Studies investigate effects of collagen drinks
Minerva Research Labs, the UK company behind the liquid beauty supplement Gold Collagen, has revealed plans for new clinical trials looking at the effects of its collagen drinks on the skin.
The company revealed to Cosmetics Business that it is planning to undertake further trials into the effectiveness of its products, including research into the product's effects on eczema and other skin conditions as well as a three to four year study on its effects on arthritis and other joint disorders.
Dr Martin Godfrey, Lead Researcher at Minerva Labs, explained the importance of clinical trials for the company. He said: "The rationale behind the product, particularly if you have a scientific background, seems questionable," adding that basic science teaches us that any collagen consumed is broken down in the digestive system. However, for the hydrolyzed collagen in Gold Collagen this does not seem to be the case.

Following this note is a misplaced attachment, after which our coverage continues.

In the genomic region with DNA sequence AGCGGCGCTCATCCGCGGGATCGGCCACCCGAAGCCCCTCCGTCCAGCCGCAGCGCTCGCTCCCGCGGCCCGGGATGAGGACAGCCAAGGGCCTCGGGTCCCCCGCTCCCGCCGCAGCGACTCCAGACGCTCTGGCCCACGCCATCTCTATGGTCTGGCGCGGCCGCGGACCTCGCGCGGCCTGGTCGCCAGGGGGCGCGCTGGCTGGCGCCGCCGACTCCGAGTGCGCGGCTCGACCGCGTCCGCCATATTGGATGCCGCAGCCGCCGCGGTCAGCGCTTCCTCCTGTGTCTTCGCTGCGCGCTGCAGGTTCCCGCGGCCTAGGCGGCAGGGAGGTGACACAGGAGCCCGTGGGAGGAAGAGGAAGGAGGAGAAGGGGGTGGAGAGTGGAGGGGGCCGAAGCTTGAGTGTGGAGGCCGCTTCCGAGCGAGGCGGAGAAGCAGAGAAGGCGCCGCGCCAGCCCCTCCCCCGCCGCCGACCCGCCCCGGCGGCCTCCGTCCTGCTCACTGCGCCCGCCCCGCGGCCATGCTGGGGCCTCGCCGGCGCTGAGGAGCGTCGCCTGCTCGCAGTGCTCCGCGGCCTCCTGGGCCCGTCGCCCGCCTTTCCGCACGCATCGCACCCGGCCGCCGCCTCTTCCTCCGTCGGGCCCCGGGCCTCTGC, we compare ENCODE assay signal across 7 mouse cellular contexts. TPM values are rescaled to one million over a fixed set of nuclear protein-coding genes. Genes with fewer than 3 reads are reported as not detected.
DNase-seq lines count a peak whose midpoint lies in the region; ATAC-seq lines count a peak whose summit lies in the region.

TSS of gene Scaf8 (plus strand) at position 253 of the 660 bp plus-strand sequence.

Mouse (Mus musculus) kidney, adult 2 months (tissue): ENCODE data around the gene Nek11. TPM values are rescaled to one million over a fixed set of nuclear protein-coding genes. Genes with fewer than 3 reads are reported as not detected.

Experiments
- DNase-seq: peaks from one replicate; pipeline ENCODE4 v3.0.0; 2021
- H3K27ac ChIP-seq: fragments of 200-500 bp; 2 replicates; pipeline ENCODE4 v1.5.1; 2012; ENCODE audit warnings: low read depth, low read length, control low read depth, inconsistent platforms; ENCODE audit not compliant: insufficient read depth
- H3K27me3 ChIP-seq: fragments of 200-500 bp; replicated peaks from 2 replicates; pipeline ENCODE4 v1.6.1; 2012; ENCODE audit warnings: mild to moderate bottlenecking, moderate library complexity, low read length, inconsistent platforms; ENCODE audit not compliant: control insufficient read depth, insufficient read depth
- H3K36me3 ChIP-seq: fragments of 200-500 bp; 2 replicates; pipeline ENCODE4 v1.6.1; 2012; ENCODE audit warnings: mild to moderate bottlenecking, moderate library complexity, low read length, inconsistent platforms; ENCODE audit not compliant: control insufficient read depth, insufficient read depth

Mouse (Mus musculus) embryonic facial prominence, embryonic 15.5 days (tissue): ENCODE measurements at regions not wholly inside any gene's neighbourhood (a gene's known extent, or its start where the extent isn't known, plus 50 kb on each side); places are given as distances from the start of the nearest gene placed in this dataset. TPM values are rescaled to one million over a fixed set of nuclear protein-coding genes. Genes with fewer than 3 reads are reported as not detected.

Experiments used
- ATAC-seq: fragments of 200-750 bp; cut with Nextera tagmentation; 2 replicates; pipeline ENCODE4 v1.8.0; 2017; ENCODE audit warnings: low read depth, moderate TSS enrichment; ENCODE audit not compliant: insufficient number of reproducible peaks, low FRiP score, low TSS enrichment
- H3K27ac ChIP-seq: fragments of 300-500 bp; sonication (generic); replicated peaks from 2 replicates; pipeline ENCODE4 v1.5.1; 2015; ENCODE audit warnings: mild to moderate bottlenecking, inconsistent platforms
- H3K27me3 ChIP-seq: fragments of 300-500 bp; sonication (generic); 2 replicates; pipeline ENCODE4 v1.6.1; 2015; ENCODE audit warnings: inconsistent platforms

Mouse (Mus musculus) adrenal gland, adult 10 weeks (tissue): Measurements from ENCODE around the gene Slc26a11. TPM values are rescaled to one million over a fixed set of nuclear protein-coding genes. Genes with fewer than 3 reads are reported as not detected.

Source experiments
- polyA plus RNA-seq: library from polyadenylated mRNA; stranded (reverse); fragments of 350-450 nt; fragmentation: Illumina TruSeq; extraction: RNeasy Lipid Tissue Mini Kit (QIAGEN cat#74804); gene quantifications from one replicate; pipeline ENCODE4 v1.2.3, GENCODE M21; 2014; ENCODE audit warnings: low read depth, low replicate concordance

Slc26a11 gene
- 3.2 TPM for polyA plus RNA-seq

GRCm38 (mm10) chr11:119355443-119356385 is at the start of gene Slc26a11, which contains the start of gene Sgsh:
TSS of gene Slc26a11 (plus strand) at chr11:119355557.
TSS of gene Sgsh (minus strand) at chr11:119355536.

Godfrey said that the collagen particles enter the blood stream and work by switching on fibroblasts when they reach the skin. He said: "We’re waiting for publication of some in vitro studies that showed how this product really does work on switching the fibroblasts on. The fibroblasts not only produce more collagen but begin to multiply." The company believe this is the key behind the drink's anti-ageing and skin improving effect but could not reveal any more details about the study ahead of the offical publication of results later this year.
The brand has also recently added a range of 'minis' – the same product in a smaller, easier to carry package. The format is currently being trialled in Harrods, where Gold Collagen products are stocked in the Pharmacy, rather than the beauty hall. Elisa Raffealli, Senior Brand and Communications Manager at Minerva Research Labs, said the results of the trial were so far "really encouraging".